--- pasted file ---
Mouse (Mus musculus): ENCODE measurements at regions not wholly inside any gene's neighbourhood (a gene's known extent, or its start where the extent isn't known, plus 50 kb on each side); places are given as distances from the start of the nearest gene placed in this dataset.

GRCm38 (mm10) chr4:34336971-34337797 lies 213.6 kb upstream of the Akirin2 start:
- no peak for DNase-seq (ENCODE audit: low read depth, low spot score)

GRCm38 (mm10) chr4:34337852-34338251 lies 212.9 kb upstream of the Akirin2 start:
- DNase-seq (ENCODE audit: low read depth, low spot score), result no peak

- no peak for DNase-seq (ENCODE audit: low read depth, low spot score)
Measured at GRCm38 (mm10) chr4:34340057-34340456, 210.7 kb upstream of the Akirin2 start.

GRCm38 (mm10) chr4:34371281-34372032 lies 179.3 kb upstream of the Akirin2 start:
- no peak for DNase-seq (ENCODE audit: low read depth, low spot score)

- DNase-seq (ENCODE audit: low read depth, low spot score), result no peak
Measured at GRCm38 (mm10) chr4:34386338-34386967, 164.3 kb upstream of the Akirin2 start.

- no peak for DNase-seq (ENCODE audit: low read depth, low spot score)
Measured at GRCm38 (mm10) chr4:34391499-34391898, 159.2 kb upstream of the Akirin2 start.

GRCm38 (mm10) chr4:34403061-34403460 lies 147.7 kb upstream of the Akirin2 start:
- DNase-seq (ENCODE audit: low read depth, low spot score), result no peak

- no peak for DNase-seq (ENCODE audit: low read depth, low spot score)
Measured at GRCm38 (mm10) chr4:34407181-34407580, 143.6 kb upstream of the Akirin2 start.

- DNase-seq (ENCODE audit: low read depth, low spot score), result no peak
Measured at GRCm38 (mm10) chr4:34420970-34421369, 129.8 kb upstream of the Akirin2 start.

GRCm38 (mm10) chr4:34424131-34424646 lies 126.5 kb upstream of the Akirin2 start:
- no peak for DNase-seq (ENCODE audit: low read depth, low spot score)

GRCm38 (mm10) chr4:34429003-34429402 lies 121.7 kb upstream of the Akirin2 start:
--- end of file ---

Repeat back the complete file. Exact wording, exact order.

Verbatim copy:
Mouse (Mus musculus): ENCODE measurements at regions not wholly inside any gene's neighbourhood (a gene's known extent, or its start where the extent isn't known, plus 50 kb on each side); places are given as distances from the start of the nearest gene placed in this dataset.

GRCm38 (mm10) chr4:34336971-34337797 lies 213.6 kb upstream of the Akirin2 start:
- no peak for DNase-seq (ENCODE audit: low read depth, low spot score)

GRCm38 (mm10) chr4:34337852-34338251 lies 212.9 kb upstream of the Akirin2 start:
- DNase-seq (ENCODE audit: low read depth, low spot score), result no peak

- no peak for DNase-seq (ENCODE audit: low read depth, low spot score)
Measured at GRCm38 (mm10) chr4:34340057-34340456, 210.7 kb upstream of the Akirin2 start.

GRCm38 (mm10) chr4:34371281-34372032 lies 179.3 kb upstream of the Akirin2 start:
- no peak for DNase-seq (ENCODE audit: low read depth, low spot score)

- DNase-seq (ENCODE audit: low read depth, low spot score), result no peak
Measured at GRCm38 (mm10) chr4:34386338-34386967, 164.3 kb upstream of the Akirin2 start.

- no peak for DNase-seq (ENCODE audit: low read depth, low spot score)
Measured at GRCm38 (mm10) chr4:34391499-34391898, 159.2 kb upstream of the Akirin2 start.

GRCm38 (mm10) chr4:34403061-34403460 lies 147.7 kb upstream of the Akirin2 start:
- DNase-seq (ENCODE audit: low read depth, low spot score), result no peak

- no peak for DNase-seq (ENCODE audit: low read depth, low spot score)
Measured at GRCm38 (mm10) chr4:34407181-34407580, 143.6 kb upstream of the Akirin2 start.

- DNase-seq (ENCODE audit: low read depth, low spot score), result no peak
Measured at GRCm38 (mm10) chr4:34420970-34421369, 129.8 kb upstream of the Akirin2 start.

GRCm38 (mm10) chr4:34424131-34424646 lies 126.5 kb upstream of the Akirin2 start:
- no peak for DNase-seq (ENCODE audit: low read depth, low spot score)

GRCm38 (mm10) chr4:34429003-34429402 lies 121.7 kb upstream of the Akirin2 start: